By Ixchel Rosal
April 14, 2014
This year the Gender and Sexuality Center (GSC) within the Division of Diversity and Community Engagement has begun a research project to examine the impact of its Peers for Pride program. The Gender and Sexuality Center provides opportunities for all members of the UT Austin community to explore, organize, and promote learning around issues of gender and sexuality. The center also facilitates a greater responsiveness to the needs of women and the lesbian, gay, bisexual, transgender, queer, questioning, and ally (LGBTQA) communities through education, outreach and advocacy.
The primary goal the GSC’s Peers for Pride (PfP) program is to train peer facilitators to lead workshops about sexual orientation and gender identity across the UT campus. Students in PfP earn academic credit for their participation in the year-long program. During the fall semester they take a course entitled, “Confronting LGBTQ Oppression: Exploring the Issues and Learning the Skills to Communicate Them,” where students learn basic facilitation skills while taking an in-depth look at some issues facing lesbian, gay, bisexual, transgender and queer individuals. During the spring semester course, “Facilitating Dialogues on LGBTQ Oppression: Peers for Pride in Action,” peer facilitators have the opportunity to fine-tune their facilitation skills and lead workshops across campus.
The research study begun this year explores the narratives of Peers for Pride peer facilitators. Through the lens of Harro’s Cycle of Socialization, the following research questions will guide the study:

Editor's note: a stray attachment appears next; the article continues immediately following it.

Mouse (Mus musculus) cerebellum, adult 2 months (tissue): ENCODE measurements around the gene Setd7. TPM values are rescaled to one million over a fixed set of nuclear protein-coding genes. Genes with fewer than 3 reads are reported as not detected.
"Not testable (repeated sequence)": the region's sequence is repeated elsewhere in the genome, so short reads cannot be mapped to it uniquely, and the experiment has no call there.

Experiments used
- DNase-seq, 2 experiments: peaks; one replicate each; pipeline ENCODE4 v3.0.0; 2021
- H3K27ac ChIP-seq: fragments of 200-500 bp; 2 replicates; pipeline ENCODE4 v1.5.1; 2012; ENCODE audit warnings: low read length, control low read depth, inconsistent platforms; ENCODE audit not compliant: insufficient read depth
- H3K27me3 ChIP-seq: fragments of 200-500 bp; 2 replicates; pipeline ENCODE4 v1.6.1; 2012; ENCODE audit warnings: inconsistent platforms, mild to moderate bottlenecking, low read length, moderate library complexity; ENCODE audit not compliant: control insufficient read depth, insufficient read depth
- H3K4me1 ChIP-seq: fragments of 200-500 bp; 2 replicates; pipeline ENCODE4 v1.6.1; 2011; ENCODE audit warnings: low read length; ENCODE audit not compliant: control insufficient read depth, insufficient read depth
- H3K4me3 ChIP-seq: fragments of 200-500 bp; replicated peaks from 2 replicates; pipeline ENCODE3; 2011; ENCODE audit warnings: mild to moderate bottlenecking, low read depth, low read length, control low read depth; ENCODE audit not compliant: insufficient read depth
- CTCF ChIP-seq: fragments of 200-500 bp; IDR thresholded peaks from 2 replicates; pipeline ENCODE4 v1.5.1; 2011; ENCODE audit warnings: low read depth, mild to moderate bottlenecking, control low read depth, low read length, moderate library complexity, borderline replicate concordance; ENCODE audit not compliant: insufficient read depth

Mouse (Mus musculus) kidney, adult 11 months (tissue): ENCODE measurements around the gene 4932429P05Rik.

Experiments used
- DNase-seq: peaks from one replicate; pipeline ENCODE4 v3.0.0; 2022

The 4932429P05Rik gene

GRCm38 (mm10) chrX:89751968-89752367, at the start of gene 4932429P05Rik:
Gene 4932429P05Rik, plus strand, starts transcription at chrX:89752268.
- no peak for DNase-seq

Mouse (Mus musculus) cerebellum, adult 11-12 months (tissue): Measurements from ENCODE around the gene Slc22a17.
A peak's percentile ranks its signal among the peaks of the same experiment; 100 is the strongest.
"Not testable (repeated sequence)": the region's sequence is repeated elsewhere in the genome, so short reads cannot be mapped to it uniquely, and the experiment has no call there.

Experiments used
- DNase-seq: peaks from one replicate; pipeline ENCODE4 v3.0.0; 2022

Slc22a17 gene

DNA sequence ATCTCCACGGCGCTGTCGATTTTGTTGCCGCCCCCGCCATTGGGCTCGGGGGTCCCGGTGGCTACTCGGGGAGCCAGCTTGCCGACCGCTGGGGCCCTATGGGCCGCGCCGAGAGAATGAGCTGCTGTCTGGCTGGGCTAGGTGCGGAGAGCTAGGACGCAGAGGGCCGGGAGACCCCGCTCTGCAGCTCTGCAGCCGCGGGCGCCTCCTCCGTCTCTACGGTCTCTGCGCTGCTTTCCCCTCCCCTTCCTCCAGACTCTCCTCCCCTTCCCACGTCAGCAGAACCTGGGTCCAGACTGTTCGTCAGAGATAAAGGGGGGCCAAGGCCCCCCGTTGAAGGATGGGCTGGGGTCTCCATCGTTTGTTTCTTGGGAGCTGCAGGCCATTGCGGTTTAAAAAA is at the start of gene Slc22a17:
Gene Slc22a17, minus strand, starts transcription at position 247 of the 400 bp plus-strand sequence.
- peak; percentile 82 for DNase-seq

- How do facilitators conceptualize their participation in Peers for Pride?
- Were facilitators able to develop a sense of agency and capacity? In what ways did participation as a facilitator provide students with a greater sense of confidence that they could impact change and be effective leaders?
- What implications emerge in terms of identity and peer leadership development?
Harro’s (2010) Cycle of Socialization articulates the process by which we are each born with a myriad of social identities (i.e. our social identity profile) related to gender, age, skin color, ethnicity, ability status, sexual orientation, etc, and are then socialized to play certain roles prescribed to those identities by an imbalanced social system of oppression.
This qualitative case study seeks to investigate the impact of participation in the Peers for Pride Program on peer educators by interviewing former Peers for Pride peer facilitators from the past five years. According to Merriam, qualitative researchers are “interested in understanding the meaning people have constructed, that is, how they make sense of their world and the experiences that they have in the world” (2001, p. 6).
Two primary data collection methods will be used: semi-structured interviews with former PfP facilitators and document review. One-hour semi-structured interviews will be conducted with the participants. The semi-structured interviews were designed specifically for this project and will focus on how the facilitators conceptualized participation in the program, as well as how participation was situated within the context of the institution. The interview will help establish rapport with the participant, collect base-line data, and address the study’s research questions.
SI research fellow Dr. Kiersten Ferguson and postdoctoral fellow Dr. Stella Smith, are working closely with GSC staff on the design and implementation of the study. Results from the study are anticipated to be available in fall, 2014. For more information about the study please contact Ixchel Rosal (Director, GSC) at email@example.com.